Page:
Sitar estimates there were 25 firefighters from Tilton-Northfield, Belmont, Laconia and Franklin.

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Firefighters work to put out a fire in the attic space at Fire 'N Stone in Lochmere after a truck caught on a power line, creating sparks. (Courtesy photo)

Gilford officials work to define default budget terms


GILFORD — Leaders of the School Board and the Budget Committee appear to have come to a compromise solution to develop a default budget for next year and try to eliminate the animosity of previous year over what goes into a such a budget.

School Board Chairman Karen Thurston and Budget Committee Chairman Norman Silber have agreed to have two members from each board meet with Superintendent Kirk Beitler and Assistant Superintendent for Finance Scott Isabelle on Sept. 1 at 5:30 p.m. at the SAU office.

Chris McDonough, who is the School Board's representative to the Budget Committee, and school board member Sue Allen will join Silber and budget committee member Susan Greene, along with administrators at the public meeting.

"I am going to the meeting as chair of the budget committee because I was asked to do so by the new superintendent," Silber said Tuesday.

"I explained to him that I thought the meeting would be of limited utility because the (Department of Revenue Administration) form and the statute are clear, unambiguous and self-explanatory," he said.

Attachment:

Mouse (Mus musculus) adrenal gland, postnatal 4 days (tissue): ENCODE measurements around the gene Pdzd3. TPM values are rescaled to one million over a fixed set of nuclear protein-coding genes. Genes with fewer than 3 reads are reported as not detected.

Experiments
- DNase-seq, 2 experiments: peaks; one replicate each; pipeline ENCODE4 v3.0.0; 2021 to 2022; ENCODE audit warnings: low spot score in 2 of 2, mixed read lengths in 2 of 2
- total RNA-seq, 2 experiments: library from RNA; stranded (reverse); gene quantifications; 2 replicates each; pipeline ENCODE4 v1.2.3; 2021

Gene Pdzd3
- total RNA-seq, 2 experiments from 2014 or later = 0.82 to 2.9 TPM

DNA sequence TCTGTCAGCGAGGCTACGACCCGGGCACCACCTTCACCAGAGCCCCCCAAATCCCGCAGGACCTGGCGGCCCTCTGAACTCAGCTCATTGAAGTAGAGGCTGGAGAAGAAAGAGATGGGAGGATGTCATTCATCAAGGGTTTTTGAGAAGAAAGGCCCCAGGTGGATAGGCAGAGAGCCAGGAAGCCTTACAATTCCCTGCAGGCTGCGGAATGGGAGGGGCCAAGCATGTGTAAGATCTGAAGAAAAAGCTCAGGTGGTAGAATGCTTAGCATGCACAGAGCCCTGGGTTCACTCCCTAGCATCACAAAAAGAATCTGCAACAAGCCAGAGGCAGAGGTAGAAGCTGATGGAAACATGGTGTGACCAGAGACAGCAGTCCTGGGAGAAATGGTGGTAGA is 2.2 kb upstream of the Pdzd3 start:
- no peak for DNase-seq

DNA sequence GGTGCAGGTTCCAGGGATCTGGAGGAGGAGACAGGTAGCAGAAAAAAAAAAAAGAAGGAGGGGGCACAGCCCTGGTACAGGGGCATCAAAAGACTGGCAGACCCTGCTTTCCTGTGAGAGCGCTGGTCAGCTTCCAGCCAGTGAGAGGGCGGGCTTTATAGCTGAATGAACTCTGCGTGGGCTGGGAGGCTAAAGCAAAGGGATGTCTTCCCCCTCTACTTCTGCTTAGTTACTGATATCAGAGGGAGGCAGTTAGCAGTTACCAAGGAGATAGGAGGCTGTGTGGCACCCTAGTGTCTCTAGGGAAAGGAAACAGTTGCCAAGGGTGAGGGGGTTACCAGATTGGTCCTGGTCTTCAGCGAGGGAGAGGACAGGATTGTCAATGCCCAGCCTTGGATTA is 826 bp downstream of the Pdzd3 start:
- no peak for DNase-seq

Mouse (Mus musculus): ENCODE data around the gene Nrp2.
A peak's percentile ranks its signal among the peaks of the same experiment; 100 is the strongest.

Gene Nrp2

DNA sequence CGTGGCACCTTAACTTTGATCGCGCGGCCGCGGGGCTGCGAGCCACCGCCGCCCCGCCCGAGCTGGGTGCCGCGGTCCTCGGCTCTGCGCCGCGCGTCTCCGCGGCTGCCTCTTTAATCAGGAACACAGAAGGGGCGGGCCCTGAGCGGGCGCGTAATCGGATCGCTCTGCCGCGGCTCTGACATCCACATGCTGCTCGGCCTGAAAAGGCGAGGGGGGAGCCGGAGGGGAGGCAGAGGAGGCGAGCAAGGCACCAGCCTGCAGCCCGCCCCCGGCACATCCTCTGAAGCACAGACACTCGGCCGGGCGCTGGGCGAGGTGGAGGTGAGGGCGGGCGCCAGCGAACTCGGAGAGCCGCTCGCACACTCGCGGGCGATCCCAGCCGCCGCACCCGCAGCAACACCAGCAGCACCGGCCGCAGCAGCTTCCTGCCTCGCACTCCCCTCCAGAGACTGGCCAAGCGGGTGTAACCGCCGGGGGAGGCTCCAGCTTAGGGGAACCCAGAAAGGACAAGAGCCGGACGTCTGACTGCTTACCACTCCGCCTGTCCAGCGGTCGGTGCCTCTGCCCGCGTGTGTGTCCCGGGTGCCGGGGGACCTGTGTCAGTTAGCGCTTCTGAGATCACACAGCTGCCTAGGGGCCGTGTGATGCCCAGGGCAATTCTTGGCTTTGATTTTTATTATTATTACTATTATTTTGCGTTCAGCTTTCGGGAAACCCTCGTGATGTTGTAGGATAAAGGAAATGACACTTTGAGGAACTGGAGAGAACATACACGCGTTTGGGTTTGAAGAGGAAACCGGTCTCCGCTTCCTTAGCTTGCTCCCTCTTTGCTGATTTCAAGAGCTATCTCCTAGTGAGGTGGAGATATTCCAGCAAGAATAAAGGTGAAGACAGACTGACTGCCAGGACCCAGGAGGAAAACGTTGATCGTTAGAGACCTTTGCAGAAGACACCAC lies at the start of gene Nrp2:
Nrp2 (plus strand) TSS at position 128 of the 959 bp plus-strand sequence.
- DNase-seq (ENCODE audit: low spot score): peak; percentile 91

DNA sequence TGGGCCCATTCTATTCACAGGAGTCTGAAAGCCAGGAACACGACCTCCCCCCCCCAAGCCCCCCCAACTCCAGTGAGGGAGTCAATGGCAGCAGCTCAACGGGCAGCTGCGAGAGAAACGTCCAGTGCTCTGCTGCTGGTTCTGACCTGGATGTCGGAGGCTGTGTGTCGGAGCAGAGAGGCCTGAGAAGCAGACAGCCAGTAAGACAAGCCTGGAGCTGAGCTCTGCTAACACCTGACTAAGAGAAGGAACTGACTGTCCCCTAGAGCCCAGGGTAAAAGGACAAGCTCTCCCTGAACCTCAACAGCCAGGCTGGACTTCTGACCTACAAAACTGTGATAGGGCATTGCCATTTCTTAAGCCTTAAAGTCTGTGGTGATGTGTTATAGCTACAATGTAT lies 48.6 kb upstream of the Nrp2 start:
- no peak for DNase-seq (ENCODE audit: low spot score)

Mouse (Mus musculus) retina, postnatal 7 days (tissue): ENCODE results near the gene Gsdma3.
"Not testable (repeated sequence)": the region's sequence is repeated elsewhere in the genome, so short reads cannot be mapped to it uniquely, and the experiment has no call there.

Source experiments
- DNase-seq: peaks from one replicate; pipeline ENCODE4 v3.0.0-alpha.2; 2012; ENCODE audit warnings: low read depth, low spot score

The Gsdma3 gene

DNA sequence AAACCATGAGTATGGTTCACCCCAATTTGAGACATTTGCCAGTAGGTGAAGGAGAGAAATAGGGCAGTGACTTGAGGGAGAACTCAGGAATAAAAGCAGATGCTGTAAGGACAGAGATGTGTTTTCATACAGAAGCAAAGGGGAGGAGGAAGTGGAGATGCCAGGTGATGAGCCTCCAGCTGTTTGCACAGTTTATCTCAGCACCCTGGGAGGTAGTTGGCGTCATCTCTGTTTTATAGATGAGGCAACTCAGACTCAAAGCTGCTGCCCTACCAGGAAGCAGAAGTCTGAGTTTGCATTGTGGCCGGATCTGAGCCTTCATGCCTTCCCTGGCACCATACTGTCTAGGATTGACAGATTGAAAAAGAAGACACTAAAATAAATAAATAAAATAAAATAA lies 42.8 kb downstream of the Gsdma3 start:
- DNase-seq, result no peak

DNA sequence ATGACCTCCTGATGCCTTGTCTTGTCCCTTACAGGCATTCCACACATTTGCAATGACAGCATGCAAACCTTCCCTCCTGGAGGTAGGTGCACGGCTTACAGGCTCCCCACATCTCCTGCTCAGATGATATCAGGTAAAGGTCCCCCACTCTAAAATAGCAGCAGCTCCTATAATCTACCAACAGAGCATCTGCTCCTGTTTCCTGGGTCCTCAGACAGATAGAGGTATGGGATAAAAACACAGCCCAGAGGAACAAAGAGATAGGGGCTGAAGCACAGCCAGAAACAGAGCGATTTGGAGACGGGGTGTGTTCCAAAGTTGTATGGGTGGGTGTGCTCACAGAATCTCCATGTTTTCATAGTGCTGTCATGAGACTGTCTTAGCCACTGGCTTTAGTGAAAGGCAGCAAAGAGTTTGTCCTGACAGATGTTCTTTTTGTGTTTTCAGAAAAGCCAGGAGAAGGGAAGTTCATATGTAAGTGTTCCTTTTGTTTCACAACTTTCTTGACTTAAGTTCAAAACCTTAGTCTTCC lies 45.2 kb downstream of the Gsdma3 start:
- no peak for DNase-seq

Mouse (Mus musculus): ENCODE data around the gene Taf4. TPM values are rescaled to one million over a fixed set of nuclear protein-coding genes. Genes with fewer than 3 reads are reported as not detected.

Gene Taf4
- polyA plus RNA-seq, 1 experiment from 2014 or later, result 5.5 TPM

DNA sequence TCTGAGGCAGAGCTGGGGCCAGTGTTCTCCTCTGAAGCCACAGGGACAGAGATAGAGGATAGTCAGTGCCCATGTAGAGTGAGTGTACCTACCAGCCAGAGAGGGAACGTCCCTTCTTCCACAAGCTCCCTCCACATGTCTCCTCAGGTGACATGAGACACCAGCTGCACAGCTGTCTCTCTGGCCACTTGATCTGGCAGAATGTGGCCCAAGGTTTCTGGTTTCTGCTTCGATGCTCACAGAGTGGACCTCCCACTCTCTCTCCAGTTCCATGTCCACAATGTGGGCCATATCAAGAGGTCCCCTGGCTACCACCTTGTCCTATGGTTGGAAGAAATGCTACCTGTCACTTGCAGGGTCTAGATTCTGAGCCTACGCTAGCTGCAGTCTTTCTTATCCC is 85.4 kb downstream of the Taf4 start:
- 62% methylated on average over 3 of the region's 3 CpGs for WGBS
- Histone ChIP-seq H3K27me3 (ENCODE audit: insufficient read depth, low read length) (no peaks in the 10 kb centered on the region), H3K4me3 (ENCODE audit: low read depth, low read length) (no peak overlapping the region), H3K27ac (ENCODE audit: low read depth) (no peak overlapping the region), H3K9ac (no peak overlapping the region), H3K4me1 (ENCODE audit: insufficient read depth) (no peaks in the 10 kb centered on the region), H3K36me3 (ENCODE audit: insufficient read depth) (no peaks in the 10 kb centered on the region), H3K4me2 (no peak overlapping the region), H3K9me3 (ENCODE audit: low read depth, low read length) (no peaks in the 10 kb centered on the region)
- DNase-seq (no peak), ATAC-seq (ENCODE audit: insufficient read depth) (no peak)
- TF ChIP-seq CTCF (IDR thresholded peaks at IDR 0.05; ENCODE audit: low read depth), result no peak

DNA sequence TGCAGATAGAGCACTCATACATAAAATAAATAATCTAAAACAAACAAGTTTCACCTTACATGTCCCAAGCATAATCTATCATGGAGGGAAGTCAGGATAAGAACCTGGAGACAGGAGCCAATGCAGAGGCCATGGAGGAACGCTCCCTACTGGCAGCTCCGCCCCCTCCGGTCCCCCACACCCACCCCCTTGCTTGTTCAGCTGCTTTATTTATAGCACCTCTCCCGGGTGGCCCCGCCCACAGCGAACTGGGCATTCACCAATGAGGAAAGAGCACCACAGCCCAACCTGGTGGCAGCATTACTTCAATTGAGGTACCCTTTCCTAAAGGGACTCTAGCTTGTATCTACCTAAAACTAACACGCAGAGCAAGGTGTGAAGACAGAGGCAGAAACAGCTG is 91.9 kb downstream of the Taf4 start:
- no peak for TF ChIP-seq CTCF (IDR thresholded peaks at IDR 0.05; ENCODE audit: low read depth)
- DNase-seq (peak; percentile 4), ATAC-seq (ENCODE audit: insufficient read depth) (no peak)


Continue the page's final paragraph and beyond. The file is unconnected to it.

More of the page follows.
Clear, unambiguous and self-explanatory are some of the words used by school board attorney Gordon Graham when he met with the board in a public session held last week.

In Graham's opinion, the words in the Official Ballot Law, commonly called SB2, regarding the creation of the default budget  state that "for the purposes of this paragraph, one-time expenditures shall be appropriations not likely to recur in the succeeding budget, as determined by the governing body..."

He said the school board is the "governing body" in this instance, so it is the school board who determines what a one-time expense is.

Graham explained to them how they could make the default budget more transparent by using different categories and words.

Much of last budget year's dissension came from the Imagination Station playground and the fact that the money allocated to building it was not removed from the budget.

While it was a "one-time only" expense, explained Isabelle, a similar amount of money was budgeted for repaving the parking lot at the elementary school for this budget year.

Board Chairman Karen Thurston said that each year the school tries to budget for one major capital project – like the Imagination Station, the parking lot, and carpet and floor replacement.

Graham and Isabelle agreed the board needs to do a better job of explaining this to the Budget Committee and the taxpayers.

Graham suggested creating strategic plans for ongoing building repairs, technology upgrades, and curriculum so the budget committee can review expenses and see that they are consistent with accepted strategic plans and not "one-time only" expenses.

He also suggested creating capital reserve accounts but added the time-value of money should be considered, meaning with interest rates so low on savings, it may not make sense in some economic climates to create or add to them.